But steel tools, oh yes, they definitely react to humidity, and the cast iron tables are complete pain to keep clean.
 

beaver

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Hi welcome to the forum
I agree with robin, make sure you use the Tyvek, its great stuff. and if you have not already purchased the timber I would consider shiplap over the t&g, my experience is it will last longer. good luck with the build.
 

PlacidCasual

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Where will I find Tyvek? I've checked the local usual suspects. Screfix, Wickes and Toolstation. I'll check my builders merchants and timber merchant.

Edit: quick check reveals my local building merchants does it..
 

gregmcateer

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sunnybob":1oqzu9z1 said:
I live in Cyprus, its nearly full summer now and today my workshop has been almost 40c (front wide open and still too hot to work for more than an hour at a time)

Yeah, alright already - we got the message, you lucky b£|$%^" :lol:
 

sunnybob

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A quote from my youth...
"the harder I work the luckier i get" LOL.

But seriously, my point was that people are always telling me the wood cant be worked at more or less than a certain percentage humidity and must be kept this way and that way, and acclimatised before cutting.
I dont do any of that, and the conditions here as far as wood is concerned, should make every plank curl into a ball and cry. but it doesnt.

So why not? Why is humidity so important in the UK and meaningless here?
 

gregmcateer

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sunnybob":1wxfnu3n said:
A quote from my youth...
"the harder I work the luckier i get" LOL.
=D>

Just jealous, Mr Bob, I'm just jealous. Actually, SWMBO and I are thinking of warmer climes for the dotage years - Might give you a shout.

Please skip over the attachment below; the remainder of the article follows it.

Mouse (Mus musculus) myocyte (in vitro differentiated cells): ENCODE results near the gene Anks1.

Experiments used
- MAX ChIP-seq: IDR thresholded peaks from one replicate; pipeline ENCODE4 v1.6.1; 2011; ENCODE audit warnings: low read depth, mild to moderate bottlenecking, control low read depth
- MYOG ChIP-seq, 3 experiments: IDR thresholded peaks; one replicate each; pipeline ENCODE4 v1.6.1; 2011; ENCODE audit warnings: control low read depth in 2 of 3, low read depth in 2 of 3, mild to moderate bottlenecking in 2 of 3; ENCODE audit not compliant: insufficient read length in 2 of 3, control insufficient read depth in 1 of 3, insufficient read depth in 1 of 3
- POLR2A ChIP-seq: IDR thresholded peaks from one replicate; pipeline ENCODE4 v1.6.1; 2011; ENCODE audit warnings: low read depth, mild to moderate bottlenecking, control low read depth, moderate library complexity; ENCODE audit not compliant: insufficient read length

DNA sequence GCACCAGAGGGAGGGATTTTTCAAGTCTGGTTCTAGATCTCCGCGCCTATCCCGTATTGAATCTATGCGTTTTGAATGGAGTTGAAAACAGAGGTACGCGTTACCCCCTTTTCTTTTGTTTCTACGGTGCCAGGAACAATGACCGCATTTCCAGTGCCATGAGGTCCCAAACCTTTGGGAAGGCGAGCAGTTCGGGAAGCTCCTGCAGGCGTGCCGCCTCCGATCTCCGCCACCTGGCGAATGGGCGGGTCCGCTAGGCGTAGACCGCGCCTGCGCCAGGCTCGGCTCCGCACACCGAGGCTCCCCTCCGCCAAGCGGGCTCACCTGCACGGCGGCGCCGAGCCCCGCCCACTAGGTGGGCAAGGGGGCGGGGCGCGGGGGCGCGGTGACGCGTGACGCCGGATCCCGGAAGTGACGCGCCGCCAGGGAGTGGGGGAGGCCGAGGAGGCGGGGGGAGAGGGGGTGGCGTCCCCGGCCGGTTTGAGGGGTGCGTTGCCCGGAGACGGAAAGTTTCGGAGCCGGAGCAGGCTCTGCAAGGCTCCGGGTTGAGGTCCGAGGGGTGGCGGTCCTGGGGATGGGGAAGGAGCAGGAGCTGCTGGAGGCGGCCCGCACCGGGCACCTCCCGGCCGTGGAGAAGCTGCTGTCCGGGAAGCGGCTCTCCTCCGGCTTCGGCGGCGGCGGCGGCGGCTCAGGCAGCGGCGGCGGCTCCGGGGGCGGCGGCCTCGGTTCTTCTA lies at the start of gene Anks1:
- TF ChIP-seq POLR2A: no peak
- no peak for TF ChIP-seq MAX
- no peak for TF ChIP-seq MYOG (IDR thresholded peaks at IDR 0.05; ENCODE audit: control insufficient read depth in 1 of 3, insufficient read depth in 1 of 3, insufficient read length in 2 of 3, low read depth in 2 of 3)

sunnybob":1wxfnu3n said:
But seriously, my point was that people are always telling me the wood cant be worked at more or less than a certain percentage humidity and must be kept this way and that way, and acclimatised before cutting.
I dont do any of that, and the conditions here as far as wood is concerned, should make every plank curl into a ball and cry. but it doesnt.

So why not? Why is humidity so important in the UK and meaningless here?

I'm not sure either - clearly a box that needs a lid to fit, or a very large bowl could / would distort and cause problems. Likewise the impeccable segmented work of Mr Chas would be de-kiltered (if that is actually a word), but most stuff I attempt to make round would probably benefit from a bit of warping to hide some of the mistakes!

Maybe it's coz the UK is weather-obsessed? (hammer)
 

whiskywill

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sunnybob":2pyksbjx said:
Living it wet welsh wales you definitely need a dehimdifier if youre not going to heat.

I live in the same wet Welsh Wales and my workshop is a double garage attached to my house. It is insulated, but not heated, with standard gappy up and over garage doors and I don't get any problem with rust on my tools or cast iron machine surfaces. When the rain is very heavy it even runs down my drive, overshoots the drainage channel, and soaks part of the garage floor.
 

custard

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sunnybob":1niqhr1l said:
Why is humidity so important in the UK and meaningless here?

Interesting question.

The best explanation I can come up with goes along these lines. Woodworking over the past few decades has been heavily influenced by the American experience, and as YouTube extends its grip that influence only grows.

American woodworkers, in particular East Coast woodworkers, see much bigger seasonal variations than we do, consequently they have to reflect that in their working practises. This has led British woodworkers to believe they need to be more vigilant about timber movement than is strictly necessary.

Sure, timber movement is still relevant in the UK (and in Cyprus), but it's not the absolutely overwhelming factor that it is in, say, New Hampshire.